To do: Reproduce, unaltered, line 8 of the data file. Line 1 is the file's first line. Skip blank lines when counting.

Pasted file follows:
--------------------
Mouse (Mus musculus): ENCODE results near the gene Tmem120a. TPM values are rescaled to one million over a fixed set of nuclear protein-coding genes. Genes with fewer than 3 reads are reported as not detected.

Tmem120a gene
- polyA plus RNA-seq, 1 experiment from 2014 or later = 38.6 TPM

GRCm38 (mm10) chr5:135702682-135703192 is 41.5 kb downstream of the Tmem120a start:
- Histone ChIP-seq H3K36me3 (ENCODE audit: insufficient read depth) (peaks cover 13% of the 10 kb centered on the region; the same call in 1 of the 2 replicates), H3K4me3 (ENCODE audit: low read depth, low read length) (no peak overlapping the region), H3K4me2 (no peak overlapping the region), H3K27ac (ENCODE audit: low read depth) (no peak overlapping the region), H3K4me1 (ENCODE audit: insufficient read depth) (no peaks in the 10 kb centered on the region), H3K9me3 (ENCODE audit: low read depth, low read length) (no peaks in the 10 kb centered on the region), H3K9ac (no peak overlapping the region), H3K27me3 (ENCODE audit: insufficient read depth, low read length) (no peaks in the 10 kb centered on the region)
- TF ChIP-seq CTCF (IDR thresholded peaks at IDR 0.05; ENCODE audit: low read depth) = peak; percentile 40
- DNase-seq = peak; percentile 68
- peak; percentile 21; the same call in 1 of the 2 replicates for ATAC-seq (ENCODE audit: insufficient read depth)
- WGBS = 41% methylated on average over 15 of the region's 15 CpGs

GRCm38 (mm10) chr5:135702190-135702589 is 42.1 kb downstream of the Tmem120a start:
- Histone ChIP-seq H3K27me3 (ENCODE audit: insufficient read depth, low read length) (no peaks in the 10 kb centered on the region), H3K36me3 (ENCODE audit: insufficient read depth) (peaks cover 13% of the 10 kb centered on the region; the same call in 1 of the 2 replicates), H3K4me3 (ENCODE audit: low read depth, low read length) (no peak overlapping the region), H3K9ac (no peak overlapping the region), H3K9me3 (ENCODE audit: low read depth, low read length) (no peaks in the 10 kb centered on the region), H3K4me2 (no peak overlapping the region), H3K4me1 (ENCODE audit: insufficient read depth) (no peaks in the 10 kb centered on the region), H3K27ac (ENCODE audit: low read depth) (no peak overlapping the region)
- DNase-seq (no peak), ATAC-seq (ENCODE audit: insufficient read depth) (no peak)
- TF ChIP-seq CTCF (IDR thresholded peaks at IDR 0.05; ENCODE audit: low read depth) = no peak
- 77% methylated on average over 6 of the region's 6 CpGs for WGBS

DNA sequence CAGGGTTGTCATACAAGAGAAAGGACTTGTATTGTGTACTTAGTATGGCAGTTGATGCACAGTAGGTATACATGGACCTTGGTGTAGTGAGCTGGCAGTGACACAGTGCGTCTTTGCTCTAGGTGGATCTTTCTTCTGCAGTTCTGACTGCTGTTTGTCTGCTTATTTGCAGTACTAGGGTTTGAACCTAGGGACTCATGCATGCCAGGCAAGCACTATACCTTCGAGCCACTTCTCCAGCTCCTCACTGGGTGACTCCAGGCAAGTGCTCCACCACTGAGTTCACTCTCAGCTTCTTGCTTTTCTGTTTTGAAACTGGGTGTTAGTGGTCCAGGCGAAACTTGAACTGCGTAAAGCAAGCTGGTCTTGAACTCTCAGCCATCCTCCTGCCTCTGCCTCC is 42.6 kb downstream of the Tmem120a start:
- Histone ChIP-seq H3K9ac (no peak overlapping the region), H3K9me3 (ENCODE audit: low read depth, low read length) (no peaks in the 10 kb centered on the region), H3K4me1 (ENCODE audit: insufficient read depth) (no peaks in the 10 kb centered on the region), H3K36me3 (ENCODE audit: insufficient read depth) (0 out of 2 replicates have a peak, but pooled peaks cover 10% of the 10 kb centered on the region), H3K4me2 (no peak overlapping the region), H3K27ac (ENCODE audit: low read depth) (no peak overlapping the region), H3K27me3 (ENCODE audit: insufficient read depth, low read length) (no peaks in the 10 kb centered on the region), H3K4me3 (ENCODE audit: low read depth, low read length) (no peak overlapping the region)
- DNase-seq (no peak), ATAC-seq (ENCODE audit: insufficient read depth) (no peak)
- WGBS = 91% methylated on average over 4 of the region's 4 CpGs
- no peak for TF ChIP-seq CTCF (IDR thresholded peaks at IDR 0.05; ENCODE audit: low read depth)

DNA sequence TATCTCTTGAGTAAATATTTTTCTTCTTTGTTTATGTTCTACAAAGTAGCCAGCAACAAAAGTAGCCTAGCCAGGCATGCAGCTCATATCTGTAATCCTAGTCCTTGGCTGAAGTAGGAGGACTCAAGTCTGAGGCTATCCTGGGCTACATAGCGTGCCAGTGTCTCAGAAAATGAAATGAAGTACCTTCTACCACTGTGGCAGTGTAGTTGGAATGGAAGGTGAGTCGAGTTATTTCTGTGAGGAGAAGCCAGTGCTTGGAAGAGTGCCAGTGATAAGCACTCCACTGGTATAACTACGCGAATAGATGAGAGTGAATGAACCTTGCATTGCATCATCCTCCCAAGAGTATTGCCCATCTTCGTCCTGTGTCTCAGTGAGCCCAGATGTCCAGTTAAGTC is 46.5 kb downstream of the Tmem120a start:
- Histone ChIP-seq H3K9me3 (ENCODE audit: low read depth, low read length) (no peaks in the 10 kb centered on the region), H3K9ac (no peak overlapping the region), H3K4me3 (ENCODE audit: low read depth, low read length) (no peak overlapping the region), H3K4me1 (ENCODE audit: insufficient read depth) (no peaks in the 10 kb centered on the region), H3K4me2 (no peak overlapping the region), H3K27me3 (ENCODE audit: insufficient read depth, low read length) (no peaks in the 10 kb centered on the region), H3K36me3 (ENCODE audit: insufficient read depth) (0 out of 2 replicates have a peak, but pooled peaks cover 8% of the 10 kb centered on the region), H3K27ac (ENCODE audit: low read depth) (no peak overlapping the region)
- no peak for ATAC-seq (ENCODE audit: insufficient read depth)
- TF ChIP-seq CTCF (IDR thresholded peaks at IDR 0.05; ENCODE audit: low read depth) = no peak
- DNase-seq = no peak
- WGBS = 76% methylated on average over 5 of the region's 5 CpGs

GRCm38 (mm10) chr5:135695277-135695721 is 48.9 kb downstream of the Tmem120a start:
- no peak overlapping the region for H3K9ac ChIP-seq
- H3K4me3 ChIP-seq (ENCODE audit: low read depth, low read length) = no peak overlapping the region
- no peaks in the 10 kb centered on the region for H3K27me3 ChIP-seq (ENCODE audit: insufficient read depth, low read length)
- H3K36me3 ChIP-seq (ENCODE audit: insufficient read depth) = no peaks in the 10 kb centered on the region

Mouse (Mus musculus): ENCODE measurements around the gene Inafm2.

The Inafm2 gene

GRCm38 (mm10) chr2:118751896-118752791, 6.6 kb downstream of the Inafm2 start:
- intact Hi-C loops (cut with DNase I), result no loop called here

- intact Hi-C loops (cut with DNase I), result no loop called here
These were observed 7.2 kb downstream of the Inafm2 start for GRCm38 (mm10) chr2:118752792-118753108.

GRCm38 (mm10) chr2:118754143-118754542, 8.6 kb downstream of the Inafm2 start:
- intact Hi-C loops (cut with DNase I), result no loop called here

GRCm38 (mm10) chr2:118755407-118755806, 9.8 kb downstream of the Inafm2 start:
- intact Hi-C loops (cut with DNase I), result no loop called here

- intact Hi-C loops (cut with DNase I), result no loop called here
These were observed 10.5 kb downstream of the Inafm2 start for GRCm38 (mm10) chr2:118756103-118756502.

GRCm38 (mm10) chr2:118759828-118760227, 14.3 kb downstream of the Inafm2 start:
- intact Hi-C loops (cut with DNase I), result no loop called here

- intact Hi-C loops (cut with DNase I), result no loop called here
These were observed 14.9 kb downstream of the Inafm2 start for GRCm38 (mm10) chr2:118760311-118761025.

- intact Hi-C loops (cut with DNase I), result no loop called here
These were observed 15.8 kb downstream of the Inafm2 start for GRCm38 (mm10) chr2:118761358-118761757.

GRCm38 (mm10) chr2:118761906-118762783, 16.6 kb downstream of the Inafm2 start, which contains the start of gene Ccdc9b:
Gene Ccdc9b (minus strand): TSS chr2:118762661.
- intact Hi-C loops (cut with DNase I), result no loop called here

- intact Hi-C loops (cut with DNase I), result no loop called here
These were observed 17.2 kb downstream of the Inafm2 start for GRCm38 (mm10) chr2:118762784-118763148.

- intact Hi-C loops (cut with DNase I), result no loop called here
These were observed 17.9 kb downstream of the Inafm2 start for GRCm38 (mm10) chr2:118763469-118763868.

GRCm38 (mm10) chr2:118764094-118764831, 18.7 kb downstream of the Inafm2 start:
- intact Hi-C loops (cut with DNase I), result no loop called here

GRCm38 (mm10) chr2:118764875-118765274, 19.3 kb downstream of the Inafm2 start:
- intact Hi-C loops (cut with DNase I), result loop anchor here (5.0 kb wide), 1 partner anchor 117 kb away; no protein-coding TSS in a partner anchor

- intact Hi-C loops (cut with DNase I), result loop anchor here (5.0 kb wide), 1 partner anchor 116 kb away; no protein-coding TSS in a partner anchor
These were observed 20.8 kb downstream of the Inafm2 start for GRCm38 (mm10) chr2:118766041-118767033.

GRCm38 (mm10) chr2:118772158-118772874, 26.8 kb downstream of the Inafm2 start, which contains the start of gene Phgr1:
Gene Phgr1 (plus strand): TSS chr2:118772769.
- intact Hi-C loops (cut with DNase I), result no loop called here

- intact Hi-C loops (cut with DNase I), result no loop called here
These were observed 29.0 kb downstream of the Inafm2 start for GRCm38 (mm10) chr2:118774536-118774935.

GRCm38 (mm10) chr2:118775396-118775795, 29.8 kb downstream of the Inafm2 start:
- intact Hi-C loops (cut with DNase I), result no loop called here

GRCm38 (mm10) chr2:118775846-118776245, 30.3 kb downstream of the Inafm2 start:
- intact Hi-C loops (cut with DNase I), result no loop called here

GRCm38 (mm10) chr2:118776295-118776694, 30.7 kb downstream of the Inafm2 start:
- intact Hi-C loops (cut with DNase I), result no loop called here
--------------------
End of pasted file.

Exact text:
- peak; percentile 21; the same call in 1 of the 2 replicates for ATAC-seq (ENCODE audit: insufficient read depth)